Interview: Salomania's Mark Jackson on Maud Allan, Media Sensationalism, and Lesbian Scapegoats
When playwright and director Mark Jackson was directing Oscar Wilde's play Salome at the Aurora Theatre, he discovered the story of dancer Maud Allan, a San Francisco native who took Europe by storm in the early 1900s with her version of the "Dance of the Seven Veils." British M.P. Noel Pemberton-Billing, wanting a platform to promote his decidedly odd conspiracy theory that Germany was making the British into homosexuals to undermine the country's strength of will, wrote that Allan was a lesbian and a German sympathizer. When Allan sued Pemberton-Billing for libel, as he had hoped she would, the trial gave him a public forum for his theories. Jackson saw social issues raised during Allan's trial that are relevant today, such as media sensationalism, gay rights, freedom of expression, hysteria, and fear of change. He wrote and directed Salomania, which opened last week and continues through July 22, for the Aurora. He talked with us about looking for scapegoats, the appeal of messy stories and characters, and our need for distractions in times of stress.What was it about Maud Allan's story that made you want to make it a theatrical piece?
It's an inherently theatrical situation and I think what I responded to was what a potent situation it was -- it's just full of so much stuff. There's a war going on and gender equality going on and gay politics and issues of freedom of expression and artistic freedom, and there's just so much wrapped into it. And it's true! A lot of things that were said in court, it's kind of shocking what they were willing to say in public out loud. It's the best dialogue ever written and nobody wrote it -- people actually said these things.What exactly happened?
It's a confusing situation. Allan sued Noel Pemberton-Billing for libel because in his newspaper he accused her of being a lesbian, a sadist, and a German sympathizer. At the time, it was the thing to sue people for libel if they slandered your name. And just as Oscar Wilde's friends told him not to do it, her friends told her it wouldn't be good, but she was very proud and she did it. She was the plaintiff, and he was the defendant. However, in the courtroom it feels very much as though she is the defendant and hhe is the plaintiff. He really goes after her. He wanted to be sued for libel. He wanted to have a platform outside of Parliament where he could make his case for this conspiracy theory no one was buying. He knew the press would be there -- he knew if he targeted an artist, it would be sensational and get in the papers, and he might be able to make some progress.How did World War l affect the trial?
It was the entire reason for it. By 1918, they didn't know it was near the end, but they were certainly feeling deeply -- weary is too light a word -- but the weight of the war was tremendous, and society was kind of at a breaking point. People were very anxious and hysterical, and Pemberton-Billings fed into that. His timing was prefect -- people wanted the war to end, they wanted to win, they wanted escape and a distraction.What are the issues in this piece that are relevant now?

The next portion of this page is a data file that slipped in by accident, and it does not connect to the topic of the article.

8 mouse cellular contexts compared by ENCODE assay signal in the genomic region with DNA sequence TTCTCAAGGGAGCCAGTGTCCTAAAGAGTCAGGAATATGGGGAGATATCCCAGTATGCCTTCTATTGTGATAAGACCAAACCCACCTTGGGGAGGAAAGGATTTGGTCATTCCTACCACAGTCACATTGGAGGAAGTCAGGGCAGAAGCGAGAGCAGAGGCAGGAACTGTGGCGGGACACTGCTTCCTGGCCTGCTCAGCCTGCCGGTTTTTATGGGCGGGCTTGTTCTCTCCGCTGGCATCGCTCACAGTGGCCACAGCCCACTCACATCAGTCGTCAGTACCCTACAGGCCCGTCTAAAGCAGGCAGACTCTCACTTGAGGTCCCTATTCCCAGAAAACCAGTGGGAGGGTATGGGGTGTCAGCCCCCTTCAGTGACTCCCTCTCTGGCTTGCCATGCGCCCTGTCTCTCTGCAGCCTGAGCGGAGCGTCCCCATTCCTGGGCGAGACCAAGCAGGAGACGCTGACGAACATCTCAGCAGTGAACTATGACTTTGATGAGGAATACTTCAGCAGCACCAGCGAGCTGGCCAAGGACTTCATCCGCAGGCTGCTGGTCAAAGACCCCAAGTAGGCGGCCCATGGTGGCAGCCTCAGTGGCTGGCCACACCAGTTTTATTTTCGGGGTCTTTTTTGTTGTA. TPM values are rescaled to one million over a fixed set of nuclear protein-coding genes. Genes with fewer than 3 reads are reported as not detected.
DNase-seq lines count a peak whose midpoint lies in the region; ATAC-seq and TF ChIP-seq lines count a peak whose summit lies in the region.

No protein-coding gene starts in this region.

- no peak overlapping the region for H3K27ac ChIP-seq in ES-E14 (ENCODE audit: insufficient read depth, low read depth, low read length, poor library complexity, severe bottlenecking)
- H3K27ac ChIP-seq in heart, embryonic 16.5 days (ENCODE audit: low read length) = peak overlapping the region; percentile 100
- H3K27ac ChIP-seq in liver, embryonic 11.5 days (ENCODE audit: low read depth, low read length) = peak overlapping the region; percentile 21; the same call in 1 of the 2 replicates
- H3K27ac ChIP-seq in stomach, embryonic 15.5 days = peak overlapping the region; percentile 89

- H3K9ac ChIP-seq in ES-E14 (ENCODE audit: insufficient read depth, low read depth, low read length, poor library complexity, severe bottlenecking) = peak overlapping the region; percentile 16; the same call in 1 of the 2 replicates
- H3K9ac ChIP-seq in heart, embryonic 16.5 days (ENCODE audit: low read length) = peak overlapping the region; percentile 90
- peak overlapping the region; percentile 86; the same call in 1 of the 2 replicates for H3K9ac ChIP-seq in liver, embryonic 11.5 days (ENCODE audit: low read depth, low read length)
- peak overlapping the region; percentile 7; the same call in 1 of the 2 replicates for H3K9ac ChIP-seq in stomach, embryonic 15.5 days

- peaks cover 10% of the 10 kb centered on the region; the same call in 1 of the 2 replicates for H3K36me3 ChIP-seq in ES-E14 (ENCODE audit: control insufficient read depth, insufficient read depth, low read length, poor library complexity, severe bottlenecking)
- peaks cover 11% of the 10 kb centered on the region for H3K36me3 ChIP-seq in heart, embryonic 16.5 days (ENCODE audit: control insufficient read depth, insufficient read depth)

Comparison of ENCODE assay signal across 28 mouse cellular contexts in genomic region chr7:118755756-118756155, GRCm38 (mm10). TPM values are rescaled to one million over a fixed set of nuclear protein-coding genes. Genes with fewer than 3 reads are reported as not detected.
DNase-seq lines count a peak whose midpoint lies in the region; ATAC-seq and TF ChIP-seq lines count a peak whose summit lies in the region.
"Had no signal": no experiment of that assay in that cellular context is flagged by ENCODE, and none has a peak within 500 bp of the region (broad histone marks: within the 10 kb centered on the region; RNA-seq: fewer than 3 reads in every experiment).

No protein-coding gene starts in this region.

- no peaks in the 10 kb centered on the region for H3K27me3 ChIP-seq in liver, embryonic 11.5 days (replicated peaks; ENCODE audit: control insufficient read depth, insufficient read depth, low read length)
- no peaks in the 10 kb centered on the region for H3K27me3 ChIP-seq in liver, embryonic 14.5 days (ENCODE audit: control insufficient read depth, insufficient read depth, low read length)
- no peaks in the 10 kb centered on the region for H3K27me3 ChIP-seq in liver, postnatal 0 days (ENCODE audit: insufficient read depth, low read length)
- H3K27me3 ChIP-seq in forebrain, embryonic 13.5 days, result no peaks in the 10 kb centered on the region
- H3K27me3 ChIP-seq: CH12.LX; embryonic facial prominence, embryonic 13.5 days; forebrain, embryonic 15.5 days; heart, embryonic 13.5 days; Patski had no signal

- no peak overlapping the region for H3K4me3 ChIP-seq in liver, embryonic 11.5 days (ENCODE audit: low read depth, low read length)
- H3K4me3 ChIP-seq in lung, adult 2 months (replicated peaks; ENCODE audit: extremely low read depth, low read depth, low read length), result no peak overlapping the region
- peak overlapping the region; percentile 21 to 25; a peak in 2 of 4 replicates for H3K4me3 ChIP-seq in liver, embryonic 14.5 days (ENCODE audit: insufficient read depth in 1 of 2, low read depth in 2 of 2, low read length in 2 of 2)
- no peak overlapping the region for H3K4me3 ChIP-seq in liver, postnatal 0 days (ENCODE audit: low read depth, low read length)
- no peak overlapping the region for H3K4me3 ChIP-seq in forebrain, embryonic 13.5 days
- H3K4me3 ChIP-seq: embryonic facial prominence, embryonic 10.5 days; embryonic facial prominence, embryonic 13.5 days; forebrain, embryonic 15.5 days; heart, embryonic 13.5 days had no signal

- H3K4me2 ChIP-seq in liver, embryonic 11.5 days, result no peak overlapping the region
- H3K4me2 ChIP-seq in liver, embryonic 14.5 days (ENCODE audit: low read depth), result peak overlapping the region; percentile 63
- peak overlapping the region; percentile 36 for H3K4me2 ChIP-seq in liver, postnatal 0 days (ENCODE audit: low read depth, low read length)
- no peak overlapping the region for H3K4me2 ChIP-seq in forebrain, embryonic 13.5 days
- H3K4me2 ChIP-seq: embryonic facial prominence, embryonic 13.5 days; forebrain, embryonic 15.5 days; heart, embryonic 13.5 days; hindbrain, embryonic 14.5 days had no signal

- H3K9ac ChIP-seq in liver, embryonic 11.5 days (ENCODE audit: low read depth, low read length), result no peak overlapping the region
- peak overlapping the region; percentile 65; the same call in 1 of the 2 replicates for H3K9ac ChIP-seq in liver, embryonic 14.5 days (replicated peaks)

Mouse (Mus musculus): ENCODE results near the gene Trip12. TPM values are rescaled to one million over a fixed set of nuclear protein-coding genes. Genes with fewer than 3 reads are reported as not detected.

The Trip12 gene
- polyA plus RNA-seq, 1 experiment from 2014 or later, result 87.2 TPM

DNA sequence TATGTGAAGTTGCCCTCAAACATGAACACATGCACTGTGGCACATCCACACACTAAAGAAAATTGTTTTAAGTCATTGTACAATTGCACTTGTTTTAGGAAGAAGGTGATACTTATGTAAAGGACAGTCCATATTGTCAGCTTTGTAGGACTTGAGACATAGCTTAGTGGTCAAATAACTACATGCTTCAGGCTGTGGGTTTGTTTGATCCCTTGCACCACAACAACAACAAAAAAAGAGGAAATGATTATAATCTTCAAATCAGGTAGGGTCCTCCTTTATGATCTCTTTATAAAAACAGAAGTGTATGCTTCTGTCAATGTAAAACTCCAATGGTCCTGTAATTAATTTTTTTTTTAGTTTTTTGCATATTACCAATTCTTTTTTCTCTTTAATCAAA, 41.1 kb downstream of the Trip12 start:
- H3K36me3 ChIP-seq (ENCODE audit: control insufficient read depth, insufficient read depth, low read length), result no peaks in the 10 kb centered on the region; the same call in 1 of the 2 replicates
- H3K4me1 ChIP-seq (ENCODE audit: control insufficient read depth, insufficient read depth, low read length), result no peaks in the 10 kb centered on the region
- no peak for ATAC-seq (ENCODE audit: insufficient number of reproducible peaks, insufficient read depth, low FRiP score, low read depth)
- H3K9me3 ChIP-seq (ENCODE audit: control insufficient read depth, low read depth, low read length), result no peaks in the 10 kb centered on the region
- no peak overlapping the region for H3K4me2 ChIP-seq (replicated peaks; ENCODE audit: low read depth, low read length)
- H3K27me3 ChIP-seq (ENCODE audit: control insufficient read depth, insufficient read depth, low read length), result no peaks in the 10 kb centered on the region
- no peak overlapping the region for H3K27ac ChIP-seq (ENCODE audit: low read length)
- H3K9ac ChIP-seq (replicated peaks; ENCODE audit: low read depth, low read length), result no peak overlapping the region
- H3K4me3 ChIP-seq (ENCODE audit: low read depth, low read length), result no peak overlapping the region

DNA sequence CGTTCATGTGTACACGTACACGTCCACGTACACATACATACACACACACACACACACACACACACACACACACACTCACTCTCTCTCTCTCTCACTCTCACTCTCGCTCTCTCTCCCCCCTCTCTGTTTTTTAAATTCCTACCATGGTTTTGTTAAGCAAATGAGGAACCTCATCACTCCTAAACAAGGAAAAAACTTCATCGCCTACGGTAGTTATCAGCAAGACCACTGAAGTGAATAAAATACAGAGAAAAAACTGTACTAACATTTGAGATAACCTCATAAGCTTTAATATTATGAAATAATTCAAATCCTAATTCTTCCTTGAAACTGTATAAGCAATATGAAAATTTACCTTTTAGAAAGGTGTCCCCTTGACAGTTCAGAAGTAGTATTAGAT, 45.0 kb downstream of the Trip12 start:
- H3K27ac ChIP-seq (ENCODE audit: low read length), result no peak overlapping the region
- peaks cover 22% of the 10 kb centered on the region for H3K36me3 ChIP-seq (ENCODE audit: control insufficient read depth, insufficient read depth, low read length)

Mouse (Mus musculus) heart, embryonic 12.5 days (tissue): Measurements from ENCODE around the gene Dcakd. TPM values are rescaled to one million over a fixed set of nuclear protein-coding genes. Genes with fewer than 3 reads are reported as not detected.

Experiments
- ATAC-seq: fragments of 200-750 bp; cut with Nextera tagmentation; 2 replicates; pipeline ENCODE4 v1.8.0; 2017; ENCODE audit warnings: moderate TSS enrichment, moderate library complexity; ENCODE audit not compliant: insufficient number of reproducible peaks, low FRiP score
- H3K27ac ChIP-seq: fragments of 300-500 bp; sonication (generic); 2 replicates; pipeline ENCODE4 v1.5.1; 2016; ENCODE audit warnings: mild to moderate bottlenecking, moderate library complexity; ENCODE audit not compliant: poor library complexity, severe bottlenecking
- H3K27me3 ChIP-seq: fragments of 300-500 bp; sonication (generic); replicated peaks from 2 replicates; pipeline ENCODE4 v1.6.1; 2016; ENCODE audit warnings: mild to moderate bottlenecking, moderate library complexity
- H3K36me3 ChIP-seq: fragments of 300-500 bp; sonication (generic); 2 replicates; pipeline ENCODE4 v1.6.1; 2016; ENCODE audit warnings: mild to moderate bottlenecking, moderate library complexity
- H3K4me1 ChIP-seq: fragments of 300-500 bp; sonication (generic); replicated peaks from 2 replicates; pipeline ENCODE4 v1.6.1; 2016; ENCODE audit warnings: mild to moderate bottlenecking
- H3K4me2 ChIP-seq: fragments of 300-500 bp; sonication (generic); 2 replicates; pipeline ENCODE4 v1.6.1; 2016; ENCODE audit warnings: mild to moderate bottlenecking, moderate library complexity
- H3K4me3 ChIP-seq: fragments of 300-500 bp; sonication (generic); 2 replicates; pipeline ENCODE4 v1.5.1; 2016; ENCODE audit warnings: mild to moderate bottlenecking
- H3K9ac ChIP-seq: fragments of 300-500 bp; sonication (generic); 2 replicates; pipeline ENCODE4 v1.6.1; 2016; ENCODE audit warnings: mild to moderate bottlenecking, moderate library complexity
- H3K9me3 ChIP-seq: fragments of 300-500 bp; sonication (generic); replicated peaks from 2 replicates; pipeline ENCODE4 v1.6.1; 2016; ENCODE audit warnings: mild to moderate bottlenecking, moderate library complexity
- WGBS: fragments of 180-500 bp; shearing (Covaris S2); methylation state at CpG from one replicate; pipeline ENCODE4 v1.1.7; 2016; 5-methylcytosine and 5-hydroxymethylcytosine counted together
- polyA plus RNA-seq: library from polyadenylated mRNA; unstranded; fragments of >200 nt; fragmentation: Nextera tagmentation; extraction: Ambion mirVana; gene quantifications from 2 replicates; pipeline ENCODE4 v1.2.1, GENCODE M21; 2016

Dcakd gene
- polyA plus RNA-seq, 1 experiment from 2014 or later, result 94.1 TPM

Sadly, it's always contemporary that in a time of anxiety, we look for someone to blame. For Pemberton-Billing, he got it in his head that the reason the British were failing in the war was because their strength was being undermined by homosexuality. You know, the gays are responsible for Great Britain's problems during the war. More recently, if you're a Muslim, you're a terrorist in some people's minds. Our view of a group of people becomes very limited and simplistic and quite dumb. It's ludicrous to say, "If you're a Muslim, you're a terrorist." Only people who are hysterical will believe in this. It's something that seems to be human nature to, in a time of stress, find someone to blame and go after them.
It's difficult not to try and make a situation better when writing about it, to keep it messy. Particularly with Maud Allan -- she was not an easy personality. She is not a hero, by any means. I don't think we'd be talking about Maud Allan had it not been for the trial. She was not the most spectacular dancer. She was a huge celebrity, but it had a lot to do with her force of personality. She was a decent dancer, extremely musical, and a force of nature. Then this trial happened and therefore, books have been written about her. No trial, no page in history. She was really used as a scapegoat. She was a pawn in a very complicated series of political machinations. I can't remember exactly, but there's that famous quote by Hermann Goering where he basically says, if you want to get people to do what you want, find an enemy and blame all your problems on that enemy.Is there something you're always looking for in plays you do?
Very generally, a story that needs to be told live on a stage. I'm very interested in complicated characters who are difficult and who contradict themselves. I think there's not much to be learned from heroes and villains, but there's something to be learned from people who fall somewhere in between. So I'm interested in those kinds of people and the stories that come up around them.Salomania runs through July 22 at the Aurora Theatre, 2081 Addison (at Shattuck), Berkeley. Admission is $34-$48.